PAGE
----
Music suggestion: All This and More, The Dead Boys Drink suggestion: Louis Roederer Cristal Champagne
Fair warning: my grandfather was an Irish preacher and has been clearly channeled in this postcard. If you don’t want a sermon, skip it.
I am posting a short card this week, as I am on the road and spending time with family in San Francisco. It is eye opening to visit the US after months away. Stepping off a plane, the striking impression is one of dimension. We live at 4/3 scale. Large people driving big cars to huge homes. We shop in warehouses, drink in gallons (the 20 oz. Big Gulp has graduated to the 44 oz. Super Gulp, the 64 oz. Double Gulp, and now the truly staggering 128 oz. Team Gulp), and drive in urban tanks that evoke testosterone-driven power and adventure (Ram, Hummer, Excursion). For foreigners who shop at local farmers markets, sip 1 oz. espressos, and squeeze into tin cans with names reflecting small size and economy (Ecomotive, Smart, Mini) it can be overwhelming. To truly appreciate the heft of our culture, spend a few months elsewhere, anywhere.
I am no social anthropologist, but the desire to define ourselves through the things we acquire seems almost universal. We don’t have a monopoly on materialism in America, we just work harder at it, are prouder of it. In fact, we are the world’s pornographers of consumption, in my opinion, shameless of our accumulation of toys and accessories whose true redeemable value is self-aggrandizement. The grand monuments we build to ourselves, and curious we cram into them, validate the little lies we repeat about our self-importance.
I struggle to exorcise this fetish myself and am a hypocrite to preach otherwise. All things equal, I prefer bigger to smaller, more to less, faster to slower. I lived in a comfortable 2,000 sq. ft. home in San Francisco. Yet, every time I walked through the neighboring upscale community of St. Francis Woods, I imagined the beautiful life in one of those Mediterranean style mansions. I still miss my Mercedes sedan, and now carless look enviously at the new models gliding past. Our modest apartment in France has a compact fridge that holds perhaps a 2 days’ supply of groceries, a small clothes washer tucked under the kitchen counter, and no room for a dryer or dishwasher. Do I do miss my American comforts? Absolutely, but I also appreciate that the low-maintenance, nimble lifestyle for which I’ve traded these accumulations away is permitting a far richer experience. We do become slaves to our possessions, which limits our options and bounds the possibilities for what comes next.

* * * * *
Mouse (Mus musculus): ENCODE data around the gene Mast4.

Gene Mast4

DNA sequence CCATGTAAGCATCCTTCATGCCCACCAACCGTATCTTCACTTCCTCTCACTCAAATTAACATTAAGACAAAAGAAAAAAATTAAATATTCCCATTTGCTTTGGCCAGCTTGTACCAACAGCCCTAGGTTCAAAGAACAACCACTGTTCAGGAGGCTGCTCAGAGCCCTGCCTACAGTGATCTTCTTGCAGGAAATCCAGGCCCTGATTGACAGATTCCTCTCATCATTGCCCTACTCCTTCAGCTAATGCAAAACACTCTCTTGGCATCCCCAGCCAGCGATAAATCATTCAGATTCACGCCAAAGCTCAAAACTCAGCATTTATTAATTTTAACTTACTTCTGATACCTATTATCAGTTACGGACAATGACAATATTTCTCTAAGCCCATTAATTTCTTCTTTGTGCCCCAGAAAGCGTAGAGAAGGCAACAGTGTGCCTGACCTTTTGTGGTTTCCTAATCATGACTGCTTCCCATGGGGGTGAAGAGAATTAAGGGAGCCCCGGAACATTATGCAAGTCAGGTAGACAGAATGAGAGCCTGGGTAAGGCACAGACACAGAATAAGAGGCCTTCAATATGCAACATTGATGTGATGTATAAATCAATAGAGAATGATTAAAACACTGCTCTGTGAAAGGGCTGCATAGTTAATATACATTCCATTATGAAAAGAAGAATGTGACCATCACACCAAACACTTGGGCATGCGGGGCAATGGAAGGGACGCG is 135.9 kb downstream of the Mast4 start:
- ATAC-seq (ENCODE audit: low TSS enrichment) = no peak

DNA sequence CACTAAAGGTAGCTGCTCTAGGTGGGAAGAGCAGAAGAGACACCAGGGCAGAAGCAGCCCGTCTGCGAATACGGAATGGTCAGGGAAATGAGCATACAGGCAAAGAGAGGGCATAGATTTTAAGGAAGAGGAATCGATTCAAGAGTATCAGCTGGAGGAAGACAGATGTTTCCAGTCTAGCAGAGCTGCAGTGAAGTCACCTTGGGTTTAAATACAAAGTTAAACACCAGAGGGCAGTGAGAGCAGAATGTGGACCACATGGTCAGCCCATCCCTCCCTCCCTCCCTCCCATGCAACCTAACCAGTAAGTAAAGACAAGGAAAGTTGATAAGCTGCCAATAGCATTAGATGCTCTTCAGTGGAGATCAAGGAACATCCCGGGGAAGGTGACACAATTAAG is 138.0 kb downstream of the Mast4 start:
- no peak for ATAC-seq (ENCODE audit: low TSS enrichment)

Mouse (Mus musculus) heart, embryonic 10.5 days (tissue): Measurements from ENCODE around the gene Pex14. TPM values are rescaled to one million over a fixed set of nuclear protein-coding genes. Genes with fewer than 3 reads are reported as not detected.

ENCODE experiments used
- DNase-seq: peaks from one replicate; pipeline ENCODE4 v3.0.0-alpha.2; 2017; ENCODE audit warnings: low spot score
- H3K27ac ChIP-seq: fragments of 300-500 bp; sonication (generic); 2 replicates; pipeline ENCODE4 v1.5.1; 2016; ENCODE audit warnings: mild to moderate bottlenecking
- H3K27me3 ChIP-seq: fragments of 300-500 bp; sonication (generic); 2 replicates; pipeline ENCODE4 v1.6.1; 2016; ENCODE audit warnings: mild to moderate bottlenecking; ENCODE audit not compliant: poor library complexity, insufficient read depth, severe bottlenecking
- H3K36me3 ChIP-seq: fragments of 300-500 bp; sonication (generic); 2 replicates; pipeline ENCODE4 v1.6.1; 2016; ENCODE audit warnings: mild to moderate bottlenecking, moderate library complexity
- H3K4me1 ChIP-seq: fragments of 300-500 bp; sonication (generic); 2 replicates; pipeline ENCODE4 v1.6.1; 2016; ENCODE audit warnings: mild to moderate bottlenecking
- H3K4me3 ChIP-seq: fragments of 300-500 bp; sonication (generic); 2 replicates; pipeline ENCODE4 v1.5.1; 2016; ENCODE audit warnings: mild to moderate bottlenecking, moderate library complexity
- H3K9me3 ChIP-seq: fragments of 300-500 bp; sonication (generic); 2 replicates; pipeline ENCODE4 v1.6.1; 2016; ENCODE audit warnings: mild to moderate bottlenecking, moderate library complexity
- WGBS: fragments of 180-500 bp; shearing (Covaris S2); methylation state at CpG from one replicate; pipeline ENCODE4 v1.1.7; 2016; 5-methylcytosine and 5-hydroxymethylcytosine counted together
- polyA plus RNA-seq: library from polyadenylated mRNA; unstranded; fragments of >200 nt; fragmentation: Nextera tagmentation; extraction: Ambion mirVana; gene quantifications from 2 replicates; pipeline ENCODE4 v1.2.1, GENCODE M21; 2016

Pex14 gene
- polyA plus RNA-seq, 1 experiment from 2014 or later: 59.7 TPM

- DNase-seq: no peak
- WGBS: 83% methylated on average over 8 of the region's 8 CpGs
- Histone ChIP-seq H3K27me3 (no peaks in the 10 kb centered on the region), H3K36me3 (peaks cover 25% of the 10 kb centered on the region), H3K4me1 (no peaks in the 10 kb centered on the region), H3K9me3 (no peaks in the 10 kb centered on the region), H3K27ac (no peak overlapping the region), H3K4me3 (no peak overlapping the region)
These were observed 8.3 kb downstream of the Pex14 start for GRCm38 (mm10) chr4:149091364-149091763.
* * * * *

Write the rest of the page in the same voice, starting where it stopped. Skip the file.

Maslow famously portrayed the hierarchy of human needs in his pyramid, and we can witness its ascent now by the emerging middle classes in China and other high-growth economies. Regrettably, the attainment of self-actualization – of realizing one’s full potential – is most commonly viewed through the American lens of buying bigger, faster, more lavish stuff; an outward display of prosperity, not personal development. Heft is our most pervasive export, and our newly-prosperous neighbors who covet the American lifestyle are sucking up more oil, eating more beef, driving more cars, building bigger homes, and on and on, to live the image that we have so magnificently framed over the past 50 years. This ballooning demand is sending shivers down the backs of climate scientists and natural resource managers.
To believe that the pursuit of pleasure through materialism will diminish, that the tendency to establish one’s caste through the possession of bigger, faster stuff than can be attained by the lower castes who mow our lawns and wait our tables, is as foolish as imagining an end to pornography. But we don’t flaunt our indulgence in porno (Charlie Sheen excepted). Imagine a world in which giddy, gratuitous purchases of superfluous stuff, mostly done to show friends and neighbors that we are loaded enough (hence, deserving enough) to purchase this stuff, carried the same stigma as a download of Debbie Does Dallas. It might not stop us from doing it, but we certainly wouldn’t boast about it.
What about American exceptionalism? Are we still capable of great things? Could it extend to fresh thinking about global responsibility and how one flourishes in a new sustainable manner? In an era of rising temperatures, falling fish stocks, dwindling water resources, and the spread of the McWestern diet (and corresponding diabetes and heart disease, fat bottoms and big bellies), is it possible that we could once again lead by example? Churchill observed, “you can always count on Americans to do the right thing – after they’ve tried everything else.” What do you think?
Bill Magill Aix-en-Provence